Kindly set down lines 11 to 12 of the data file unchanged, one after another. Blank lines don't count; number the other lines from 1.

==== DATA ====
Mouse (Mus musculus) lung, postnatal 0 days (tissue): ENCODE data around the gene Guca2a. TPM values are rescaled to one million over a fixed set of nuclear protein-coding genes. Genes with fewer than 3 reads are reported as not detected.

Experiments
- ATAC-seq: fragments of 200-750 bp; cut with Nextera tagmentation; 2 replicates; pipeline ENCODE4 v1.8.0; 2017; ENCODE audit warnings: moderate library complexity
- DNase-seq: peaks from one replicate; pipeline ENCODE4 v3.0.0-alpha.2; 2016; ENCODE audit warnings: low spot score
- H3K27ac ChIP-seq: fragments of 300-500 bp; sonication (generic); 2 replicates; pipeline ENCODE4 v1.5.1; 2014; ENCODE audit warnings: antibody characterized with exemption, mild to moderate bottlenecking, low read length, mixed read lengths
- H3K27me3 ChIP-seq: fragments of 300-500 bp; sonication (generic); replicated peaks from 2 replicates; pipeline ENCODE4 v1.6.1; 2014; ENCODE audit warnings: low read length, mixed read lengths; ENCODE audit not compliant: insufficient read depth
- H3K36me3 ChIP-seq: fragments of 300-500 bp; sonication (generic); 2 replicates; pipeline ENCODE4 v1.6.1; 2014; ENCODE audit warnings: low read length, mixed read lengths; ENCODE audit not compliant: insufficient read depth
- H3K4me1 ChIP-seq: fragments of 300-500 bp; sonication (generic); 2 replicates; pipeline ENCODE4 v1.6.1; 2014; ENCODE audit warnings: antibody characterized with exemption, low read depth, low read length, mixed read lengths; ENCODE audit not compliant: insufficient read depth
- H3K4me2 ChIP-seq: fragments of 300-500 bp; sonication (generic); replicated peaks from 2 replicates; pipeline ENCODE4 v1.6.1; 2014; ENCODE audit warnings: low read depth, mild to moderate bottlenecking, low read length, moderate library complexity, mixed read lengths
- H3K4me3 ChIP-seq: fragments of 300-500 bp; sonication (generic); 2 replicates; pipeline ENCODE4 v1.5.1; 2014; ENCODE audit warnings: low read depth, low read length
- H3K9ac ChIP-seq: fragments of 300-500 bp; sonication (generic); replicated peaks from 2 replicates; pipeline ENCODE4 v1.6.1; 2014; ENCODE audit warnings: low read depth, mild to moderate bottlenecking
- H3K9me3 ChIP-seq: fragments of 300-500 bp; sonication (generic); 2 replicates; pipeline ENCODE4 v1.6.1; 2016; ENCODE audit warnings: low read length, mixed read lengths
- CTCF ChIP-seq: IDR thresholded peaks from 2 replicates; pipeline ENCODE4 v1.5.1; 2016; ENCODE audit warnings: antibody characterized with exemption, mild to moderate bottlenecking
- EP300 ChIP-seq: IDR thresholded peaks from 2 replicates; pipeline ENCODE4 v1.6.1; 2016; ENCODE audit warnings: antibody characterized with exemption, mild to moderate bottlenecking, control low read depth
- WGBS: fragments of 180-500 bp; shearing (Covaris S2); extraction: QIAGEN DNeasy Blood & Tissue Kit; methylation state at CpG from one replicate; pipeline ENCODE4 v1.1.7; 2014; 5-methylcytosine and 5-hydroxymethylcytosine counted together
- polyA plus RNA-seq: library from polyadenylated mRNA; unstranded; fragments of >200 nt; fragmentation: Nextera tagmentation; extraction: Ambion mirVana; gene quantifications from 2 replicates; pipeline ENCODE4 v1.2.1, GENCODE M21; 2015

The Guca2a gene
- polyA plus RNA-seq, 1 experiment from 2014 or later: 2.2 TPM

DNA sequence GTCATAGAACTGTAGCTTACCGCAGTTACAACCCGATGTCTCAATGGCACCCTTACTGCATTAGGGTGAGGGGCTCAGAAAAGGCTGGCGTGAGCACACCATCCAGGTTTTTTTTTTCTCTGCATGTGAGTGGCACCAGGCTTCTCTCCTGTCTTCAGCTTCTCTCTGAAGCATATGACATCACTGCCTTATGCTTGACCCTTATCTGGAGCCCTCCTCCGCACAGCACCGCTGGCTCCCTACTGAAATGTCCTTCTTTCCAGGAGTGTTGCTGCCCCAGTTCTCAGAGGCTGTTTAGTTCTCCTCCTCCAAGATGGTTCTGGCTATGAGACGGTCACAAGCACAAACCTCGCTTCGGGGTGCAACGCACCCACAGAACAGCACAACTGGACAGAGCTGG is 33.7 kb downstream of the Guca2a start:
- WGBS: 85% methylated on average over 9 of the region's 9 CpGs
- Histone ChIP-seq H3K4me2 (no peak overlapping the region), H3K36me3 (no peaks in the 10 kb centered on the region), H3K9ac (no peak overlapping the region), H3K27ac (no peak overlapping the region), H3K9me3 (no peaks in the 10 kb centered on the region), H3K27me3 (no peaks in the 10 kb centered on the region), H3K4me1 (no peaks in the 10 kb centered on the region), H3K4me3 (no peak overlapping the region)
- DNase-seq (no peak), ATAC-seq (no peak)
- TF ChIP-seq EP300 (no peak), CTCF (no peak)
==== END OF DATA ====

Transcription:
- H3K9ac ChIP-seq: fragments of 300-500 bp; sonication (generic); replicated peaks from 2 replicates; pipeline ENCODE4 v1.6.1; 2014; ENCODE audit warnings: low read depth, mild to moderate bottlenecking
- H3K9me3 ChIP-seq: fragments of 300-500 bp; sonication (generic); 2 replicates; pipeline ENCODE4 v1.6.1; 2016; ENCODE audit warnings: low read length, mixed read lengths